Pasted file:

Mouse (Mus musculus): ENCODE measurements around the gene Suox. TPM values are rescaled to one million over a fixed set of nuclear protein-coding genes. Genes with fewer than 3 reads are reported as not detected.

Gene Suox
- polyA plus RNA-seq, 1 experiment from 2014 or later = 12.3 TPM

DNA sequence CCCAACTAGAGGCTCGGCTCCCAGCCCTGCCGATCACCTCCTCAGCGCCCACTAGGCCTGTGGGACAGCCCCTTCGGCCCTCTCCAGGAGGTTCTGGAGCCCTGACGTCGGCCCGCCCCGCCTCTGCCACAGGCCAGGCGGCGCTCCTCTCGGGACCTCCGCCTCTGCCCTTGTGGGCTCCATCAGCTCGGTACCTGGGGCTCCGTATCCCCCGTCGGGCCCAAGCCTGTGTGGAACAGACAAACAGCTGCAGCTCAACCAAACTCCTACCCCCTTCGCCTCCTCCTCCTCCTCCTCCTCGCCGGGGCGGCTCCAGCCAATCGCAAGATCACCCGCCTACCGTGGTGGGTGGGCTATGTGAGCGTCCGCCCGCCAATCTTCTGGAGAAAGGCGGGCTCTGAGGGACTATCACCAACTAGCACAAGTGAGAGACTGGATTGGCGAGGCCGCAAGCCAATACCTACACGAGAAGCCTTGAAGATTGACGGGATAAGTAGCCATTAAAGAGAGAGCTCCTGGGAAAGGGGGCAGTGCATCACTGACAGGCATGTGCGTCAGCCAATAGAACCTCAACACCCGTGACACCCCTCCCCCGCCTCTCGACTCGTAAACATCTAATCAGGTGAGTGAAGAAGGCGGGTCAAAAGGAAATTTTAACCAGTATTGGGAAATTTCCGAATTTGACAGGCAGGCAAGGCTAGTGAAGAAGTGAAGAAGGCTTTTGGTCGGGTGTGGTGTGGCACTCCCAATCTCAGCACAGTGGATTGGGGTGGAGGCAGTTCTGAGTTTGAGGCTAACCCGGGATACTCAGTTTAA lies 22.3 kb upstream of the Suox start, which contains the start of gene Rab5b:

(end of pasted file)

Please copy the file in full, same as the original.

Mouse (Mus musculus): ENCODE measurements around the gene Suox. TPM values are rescaled to one million over a fixed set of nuclear protein-coding genes. Genes with fewer than 3 reads are reported as not detected.

Gene Suox
- polyA plus RNA-seq, 1 experiment from 2014 or later = 12.3 TPM

DNA sequence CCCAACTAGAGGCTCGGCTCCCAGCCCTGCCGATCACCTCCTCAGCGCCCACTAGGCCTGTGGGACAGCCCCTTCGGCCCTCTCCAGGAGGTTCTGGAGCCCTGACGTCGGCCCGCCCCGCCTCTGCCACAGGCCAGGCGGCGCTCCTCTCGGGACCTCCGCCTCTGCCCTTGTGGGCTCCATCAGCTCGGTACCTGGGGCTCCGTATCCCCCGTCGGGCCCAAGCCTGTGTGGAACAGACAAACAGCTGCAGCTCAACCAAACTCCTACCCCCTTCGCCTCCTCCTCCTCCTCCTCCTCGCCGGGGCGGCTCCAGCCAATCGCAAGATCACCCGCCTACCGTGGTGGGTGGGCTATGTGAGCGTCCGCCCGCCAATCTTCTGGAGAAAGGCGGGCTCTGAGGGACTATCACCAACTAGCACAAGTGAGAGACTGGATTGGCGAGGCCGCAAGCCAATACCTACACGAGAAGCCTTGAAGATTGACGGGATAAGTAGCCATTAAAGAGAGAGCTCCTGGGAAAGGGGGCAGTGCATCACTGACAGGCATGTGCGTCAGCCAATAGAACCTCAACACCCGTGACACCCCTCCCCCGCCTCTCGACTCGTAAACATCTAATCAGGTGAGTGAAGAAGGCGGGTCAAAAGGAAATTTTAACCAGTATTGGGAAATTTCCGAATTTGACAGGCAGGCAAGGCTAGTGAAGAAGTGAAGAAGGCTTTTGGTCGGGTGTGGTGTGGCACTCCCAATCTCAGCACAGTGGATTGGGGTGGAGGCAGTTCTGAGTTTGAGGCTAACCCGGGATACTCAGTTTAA lies 22.3 kb upstream of the Suox start, which contains the start of gene Rab5b: